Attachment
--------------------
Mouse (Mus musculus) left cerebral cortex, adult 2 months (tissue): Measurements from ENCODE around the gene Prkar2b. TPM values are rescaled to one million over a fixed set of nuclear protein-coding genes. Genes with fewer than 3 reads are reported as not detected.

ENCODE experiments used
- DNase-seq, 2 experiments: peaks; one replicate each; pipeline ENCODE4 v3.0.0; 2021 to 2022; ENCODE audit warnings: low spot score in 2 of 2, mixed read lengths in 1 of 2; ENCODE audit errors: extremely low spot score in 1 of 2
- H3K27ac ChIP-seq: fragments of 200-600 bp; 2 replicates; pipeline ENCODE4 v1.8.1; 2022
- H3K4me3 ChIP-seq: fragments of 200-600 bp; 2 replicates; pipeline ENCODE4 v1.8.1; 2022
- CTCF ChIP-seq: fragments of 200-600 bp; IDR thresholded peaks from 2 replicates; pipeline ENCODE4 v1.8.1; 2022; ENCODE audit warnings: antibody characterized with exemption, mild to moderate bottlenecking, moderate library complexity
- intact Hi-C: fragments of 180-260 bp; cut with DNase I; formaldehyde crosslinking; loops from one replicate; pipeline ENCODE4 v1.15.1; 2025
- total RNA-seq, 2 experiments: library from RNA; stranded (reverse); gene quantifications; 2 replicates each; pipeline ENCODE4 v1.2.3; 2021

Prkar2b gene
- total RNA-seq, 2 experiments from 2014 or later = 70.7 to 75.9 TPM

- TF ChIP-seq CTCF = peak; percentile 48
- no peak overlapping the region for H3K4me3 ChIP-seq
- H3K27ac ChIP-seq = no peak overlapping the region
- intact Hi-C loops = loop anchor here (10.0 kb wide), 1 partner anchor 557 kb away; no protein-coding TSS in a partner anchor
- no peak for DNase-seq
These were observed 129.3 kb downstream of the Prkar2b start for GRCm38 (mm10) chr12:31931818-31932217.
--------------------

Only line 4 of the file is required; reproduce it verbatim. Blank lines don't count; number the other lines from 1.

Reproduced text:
- H3K27ac ChIP-seq: fragments of 200-600 bp; 2 replicates; pipeline ENCODE4 v1.8.1; 2022